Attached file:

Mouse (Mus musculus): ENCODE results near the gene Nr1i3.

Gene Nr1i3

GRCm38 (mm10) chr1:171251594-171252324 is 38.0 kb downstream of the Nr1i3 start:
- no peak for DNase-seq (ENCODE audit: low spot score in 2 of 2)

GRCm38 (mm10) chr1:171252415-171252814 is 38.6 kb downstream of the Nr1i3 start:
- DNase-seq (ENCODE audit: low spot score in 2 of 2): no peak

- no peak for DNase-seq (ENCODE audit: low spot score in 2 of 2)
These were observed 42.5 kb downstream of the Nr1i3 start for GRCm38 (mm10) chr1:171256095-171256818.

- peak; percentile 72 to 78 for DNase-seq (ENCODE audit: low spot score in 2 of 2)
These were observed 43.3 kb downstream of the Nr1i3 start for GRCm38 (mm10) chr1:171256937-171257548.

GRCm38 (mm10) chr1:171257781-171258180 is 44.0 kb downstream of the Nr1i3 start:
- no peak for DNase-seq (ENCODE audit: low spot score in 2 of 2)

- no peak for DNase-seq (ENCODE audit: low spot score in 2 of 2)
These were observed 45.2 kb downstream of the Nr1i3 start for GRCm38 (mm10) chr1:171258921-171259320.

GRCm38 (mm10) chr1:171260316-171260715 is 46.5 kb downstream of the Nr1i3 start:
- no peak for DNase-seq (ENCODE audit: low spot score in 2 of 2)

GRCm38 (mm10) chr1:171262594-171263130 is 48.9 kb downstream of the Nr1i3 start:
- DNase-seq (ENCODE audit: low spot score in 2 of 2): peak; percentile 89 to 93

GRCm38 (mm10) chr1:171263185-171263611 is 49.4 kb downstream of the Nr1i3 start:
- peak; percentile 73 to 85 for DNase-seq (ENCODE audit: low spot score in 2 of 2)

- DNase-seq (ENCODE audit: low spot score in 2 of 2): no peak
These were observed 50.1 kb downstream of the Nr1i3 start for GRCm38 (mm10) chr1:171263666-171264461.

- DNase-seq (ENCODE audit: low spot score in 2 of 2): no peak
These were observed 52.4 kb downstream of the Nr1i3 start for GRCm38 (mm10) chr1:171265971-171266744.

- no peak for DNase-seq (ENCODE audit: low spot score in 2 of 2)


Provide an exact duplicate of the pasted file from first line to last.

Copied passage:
Mouse (Mus musculus): ENCODE results near the gene Nr1i3.

Gene Nr1i3

GRCm38 (mm10) chr1:171251594-171252324 is 38.0 kb downstream of the Nr1i3 start:
- no peak for DNase-seq (ENCODE audit: low spot score in 2 of 2)

GRCm38 (mm10) chr1:171252415-171252814 is 38.6 kb downstream of the Nr1i3 start:
- DNase-seq (ENCODE audit: low spot score in 2 of 2): no peak

- no peak for DNase-seq (ENCODE audit: low spot score in 2 of 2)
These were observed 42.5 kb downstream of the Nr1i3 start for GRCm38 (mm10) chr1:171256095-171256818.

- peak; percentile 72 to 78 for DNase-seq (ENCODE audit: low spot score in 2 of 2)
These were observed 43.3 kb downstream of the Nr1i3 start for GRCm38 (mm10) chr1:171256937-171257548.

GRCm38 (mm10) chr1:171257781-171258180 is 44.0 kb downstream of the Nr1i3 start:
- no peak for DNase-seq (ENCODE audit: low spot score in 2 of 2)

- no peak for DNase-seq (ENCODE audit: low spot score in 2 of 2)
These were observed 45.2 kb downstream of the Nr1i3 start for GRCm38 (mm10) chr1:171258921-171259320.

GRCm38 (mm10) chr1:171260316-171260715 is 46.5 kb downstream of the Nr1i3 start:
- no peak for DNase-seq (ENCODE audit: low spot score in 2 of 2)

GRCm38 (mm10) chr1:171262594-171263130 is 48.9 kb downstream of the Nr1i3 start:
- DNase-seq (ENCODE audit: low spot score in 2 of 2): peak; percentile 89 to 93

GRCm38 (mm10) chr1:171263185-171263611 is 49.4 kb downstream of the Nr1i3 start:
- peak; percentile 73 to 85 for DNase-seq (ENCODE audit: low spot score in 2 of 2)

- DNase-seq (ENCODE audit: low spot score in 2 of 2): no peak
These were observed 50.1 kb downstream of the Nr1i3 start for GRCm38 (mm10) chr1:171263666-171264461.

- DNase-seq (ENCODE audit: low spot score in 2 of 2): no peak
These were observed 52.4 kb downstream of the Nr1i3 start for GRCm38 (mm10) chr1:171265971-171266744.

- no peak for DNase-seq (ENCODE audit: low spot score in 2 of 2)